From plastics to nanotechnology

Imagine a future 25 years from now: Many forms of cancer have a cure, every house glistens with solar panels providing carbon-free energy. Water is filtered by nanoparticles. It is a golden age of science and medicine.

Dire times for global warming? Not yet.

If Dr. M. Aslam Khan Khalil’s students are representative of the general public’s attitude toward global warming, then getting support to pay for programs to cut carbon dioxide emissions will be a challenge.

Mindfulness in the classroom

When Dr. Rob Roeser faces his class as an associate professor of psychology, he tells his students, “this is about you, it’s experiential. Keep a journal and practice.” He takes them on a journey of mindfulness with meditation as a skill to achieve awareness, which he said focuses on breathing, feelings and sensations in the body.

Child of war turned peacemaker

Dr. Harry Anastasiou grew up when conflict between the Greeks and the Turks was a way of life on his home island of Cyprus. He wondered why any parent would want their children to inherit the life of war and mistrust in society.

Rock solid professor

Scott Burns, a youthful 61-year-old, will tell anyone who listens that “geology rocks!”
He has been teaching the subject to undergraduate and graduate students for 19 years at Portland State and 39 years overall and still finds it “fun and exciting.”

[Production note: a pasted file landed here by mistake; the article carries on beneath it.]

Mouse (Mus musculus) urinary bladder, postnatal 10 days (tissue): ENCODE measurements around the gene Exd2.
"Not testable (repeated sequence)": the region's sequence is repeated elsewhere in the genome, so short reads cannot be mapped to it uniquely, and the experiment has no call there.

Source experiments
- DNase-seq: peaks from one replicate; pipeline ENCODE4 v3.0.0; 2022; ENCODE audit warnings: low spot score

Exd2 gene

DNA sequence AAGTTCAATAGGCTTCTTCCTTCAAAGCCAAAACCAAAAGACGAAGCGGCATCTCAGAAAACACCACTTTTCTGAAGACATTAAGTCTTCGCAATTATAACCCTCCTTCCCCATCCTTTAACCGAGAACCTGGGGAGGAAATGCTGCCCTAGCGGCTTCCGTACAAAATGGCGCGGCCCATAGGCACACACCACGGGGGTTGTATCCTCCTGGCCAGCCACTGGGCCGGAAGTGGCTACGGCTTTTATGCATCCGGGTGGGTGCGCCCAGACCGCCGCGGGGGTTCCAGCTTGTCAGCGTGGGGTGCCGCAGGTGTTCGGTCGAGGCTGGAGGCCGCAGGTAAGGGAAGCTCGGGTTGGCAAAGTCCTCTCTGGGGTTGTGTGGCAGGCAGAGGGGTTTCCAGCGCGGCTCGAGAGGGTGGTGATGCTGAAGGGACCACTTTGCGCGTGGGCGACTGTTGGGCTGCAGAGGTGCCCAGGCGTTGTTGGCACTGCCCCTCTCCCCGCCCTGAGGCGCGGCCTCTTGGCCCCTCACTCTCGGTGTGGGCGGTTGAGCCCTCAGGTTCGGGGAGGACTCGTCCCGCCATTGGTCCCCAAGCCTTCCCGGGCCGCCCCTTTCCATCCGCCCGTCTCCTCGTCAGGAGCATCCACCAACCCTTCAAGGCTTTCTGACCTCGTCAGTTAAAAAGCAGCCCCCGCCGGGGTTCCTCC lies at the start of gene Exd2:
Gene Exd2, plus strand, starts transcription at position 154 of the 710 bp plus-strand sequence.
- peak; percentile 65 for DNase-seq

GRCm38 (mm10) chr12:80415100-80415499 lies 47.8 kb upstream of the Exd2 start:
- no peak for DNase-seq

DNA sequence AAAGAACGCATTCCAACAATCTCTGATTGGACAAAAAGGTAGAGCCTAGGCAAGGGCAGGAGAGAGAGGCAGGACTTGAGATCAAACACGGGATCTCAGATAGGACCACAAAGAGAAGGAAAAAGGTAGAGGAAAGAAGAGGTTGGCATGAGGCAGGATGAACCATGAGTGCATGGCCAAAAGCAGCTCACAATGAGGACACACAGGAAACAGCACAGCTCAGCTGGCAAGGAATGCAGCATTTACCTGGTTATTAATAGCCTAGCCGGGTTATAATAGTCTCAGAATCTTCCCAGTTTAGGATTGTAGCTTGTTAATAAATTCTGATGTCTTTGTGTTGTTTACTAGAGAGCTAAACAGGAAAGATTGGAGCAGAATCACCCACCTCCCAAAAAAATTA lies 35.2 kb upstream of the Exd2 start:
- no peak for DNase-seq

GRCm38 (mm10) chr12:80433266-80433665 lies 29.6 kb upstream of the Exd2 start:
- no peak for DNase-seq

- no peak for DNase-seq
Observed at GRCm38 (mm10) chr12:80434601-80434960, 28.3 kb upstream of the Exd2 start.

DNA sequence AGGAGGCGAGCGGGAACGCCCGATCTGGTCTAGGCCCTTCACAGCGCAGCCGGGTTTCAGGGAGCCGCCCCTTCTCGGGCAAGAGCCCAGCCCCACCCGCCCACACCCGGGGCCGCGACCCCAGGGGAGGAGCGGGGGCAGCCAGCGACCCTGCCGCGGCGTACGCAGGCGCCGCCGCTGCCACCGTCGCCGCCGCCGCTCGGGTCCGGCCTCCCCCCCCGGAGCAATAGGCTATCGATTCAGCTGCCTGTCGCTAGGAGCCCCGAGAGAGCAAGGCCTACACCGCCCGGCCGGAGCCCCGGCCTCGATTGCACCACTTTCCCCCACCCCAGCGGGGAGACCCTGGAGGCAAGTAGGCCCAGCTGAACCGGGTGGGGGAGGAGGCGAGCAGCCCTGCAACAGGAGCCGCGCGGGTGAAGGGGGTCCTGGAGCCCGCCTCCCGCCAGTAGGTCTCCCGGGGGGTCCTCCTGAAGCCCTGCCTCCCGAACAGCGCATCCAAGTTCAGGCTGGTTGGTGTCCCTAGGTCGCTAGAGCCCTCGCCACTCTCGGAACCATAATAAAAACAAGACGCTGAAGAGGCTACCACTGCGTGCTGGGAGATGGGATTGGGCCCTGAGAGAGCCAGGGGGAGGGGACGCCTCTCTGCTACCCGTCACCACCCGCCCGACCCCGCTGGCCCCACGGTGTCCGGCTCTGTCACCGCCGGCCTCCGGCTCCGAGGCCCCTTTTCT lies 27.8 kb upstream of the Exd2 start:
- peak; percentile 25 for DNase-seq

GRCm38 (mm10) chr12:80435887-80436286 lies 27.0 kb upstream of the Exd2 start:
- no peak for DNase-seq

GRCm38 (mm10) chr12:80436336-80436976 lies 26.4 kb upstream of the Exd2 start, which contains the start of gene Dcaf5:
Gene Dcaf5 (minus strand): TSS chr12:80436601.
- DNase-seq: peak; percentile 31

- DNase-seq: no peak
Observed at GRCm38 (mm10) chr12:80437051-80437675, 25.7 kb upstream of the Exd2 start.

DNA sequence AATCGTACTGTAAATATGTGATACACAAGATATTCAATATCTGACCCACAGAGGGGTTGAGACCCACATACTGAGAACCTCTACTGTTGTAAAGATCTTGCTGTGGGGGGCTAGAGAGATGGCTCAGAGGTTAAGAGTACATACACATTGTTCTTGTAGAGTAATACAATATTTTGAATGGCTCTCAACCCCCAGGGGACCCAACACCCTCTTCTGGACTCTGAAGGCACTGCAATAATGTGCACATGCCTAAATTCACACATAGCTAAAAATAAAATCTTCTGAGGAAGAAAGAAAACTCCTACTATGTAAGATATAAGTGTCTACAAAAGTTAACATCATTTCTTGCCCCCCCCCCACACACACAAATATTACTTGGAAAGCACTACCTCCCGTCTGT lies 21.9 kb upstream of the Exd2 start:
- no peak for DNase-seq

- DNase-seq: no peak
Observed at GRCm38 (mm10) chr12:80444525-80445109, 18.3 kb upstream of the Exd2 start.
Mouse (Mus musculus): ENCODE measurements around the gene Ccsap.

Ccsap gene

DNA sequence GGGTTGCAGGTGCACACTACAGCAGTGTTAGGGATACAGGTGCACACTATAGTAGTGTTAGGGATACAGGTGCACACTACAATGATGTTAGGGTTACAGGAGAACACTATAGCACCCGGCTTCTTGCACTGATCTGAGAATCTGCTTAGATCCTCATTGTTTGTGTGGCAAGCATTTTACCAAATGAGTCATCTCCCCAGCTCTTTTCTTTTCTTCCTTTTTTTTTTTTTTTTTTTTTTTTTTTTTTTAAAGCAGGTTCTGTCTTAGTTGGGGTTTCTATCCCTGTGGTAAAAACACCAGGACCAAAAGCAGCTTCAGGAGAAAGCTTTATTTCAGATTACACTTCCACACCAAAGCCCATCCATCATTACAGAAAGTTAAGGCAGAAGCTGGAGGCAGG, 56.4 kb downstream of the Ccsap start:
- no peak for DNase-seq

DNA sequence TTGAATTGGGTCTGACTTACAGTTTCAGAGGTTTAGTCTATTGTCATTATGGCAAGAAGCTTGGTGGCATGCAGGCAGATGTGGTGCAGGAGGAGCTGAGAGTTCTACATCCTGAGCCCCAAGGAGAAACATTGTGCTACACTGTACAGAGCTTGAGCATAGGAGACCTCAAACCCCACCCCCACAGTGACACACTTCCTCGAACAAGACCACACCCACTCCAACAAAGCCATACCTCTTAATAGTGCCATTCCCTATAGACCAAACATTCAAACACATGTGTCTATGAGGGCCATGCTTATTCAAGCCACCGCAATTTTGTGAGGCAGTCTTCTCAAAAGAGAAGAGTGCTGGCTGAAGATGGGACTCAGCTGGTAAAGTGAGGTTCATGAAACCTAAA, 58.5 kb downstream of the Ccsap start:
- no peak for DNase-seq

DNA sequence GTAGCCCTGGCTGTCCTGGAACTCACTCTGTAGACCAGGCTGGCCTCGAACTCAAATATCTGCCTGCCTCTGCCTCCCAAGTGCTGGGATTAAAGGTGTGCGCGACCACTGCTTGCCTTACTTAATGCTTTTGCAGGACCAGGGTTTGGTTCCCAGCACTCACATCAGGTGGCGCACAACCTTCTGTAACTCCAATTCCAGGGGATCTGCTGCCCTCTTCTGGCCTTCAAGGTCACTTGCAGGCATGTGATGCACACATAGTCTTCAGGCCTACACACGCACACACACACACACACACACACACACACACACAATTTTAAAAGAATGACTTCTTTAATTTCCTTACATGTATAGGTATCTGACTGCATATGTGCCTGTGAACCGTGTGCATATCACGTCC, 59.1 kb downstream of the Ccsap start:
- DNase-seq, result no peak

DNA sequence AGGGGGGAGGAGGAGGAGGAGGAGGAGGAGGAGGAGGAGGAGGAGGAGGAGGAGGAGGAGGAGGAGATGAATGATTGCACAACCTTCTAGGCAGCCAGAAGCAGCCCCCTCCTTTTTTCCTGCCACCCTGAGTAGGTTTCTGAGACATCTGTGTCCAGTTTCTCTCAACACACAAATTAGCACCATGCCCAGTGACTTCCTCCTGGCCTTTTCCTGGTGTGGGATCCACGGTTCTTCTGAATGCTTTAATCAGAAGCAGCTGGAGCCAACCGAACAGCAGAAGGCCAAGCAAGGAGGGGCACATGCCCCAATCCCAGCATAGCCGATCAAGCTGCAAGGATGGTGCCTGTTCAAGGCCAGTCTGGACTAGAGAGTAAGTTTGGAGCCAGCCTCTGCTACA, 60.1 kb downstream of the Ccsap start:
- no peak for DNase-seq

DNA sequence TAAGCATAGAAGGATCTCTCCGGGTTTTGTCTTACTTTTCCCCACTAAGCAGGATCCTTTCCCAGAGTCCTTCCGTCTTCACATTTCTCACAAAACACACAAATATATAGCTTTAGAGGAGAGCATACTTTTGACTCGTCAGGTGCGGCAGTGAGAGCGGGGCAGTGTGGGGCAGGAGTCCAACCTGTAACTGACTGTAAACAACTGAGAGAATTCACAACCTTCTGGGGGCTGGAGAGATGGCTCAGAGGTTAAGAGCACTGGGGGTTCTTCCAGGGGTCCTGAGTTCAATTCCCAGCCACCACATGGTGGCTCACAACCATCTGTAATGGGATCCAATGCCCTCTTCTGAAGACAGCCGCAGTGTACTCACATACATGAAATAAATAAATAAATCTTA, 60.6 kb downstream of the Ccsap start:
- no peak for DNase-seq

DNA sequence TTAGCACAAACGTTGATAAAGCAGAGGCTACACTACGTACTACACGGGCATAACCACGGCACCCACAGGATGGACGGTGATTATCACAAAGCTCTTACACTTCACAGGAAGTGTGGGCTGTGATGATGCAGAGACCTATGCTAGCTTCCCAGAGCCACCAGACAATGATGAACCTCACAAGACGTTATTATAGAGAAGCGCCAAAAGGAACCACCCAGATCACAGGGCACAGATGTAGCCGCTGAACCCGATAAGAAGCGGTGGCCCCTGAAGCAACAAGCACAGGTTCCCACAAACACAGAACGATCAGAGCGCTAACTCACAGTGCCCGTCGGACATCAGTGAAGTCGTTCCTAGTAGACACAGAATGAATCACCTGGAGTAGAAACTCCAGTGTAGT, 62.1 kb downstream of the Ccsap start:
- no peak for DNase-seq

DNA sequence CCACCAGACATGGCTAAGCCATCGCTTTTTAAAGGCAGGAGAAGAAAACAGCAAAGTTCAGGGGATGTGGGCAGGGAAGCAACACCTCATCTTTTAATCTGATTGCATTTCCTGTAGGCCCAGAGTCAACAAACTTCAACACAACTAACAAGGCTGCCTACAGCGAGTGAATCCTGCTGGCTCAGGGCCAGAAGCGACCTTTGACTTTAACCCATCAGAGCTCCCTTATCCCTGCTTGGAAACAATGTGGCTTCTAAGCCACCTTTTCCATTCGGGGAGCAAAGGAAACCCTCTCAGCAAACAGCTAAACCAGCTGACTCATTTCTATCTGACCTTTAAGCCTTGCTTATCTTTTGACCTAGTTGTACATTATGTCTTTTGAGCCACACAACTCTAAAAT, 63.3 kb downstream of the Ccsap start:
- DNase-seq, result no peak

A life spent changing minds

A passion for civil rights is what Elizabeth Furse hopes to instill in her students at Portland State as director of the Institute for Tribal Government. She has been an activist all her life.

Into the food fray

Portland State students who take classes from Dr. Lisa H. Weasel will probably never look at a soybean or ear of corn in the same way ever again. When they read her just published book, FOOD FRAY: Inside the Controversy Over Genetically Modified Food, they’ll be able to cite many reasons for their convictions.

A modern antiquity

He’s a lover of old cars, old vinyl records, old furniture, an old briefcase and old literature, but he’s certainly not conventional. Jonathan Walker, 39, has unusual teaching methods that open up discussion and critical thought on some antiquated subjects.

A singular passion

Erik Sanchez is such an equipment geek that he freely admits he was told by fellow scientists at MIT, “I was ‘the worst they’d ever seen.’ I’m really into it, big.”

A new lyricism

Before Professor Thomas Fisher became a writer and poet who defines himself as “largely a scholar,” he almost followed another passion altogether into his adult life.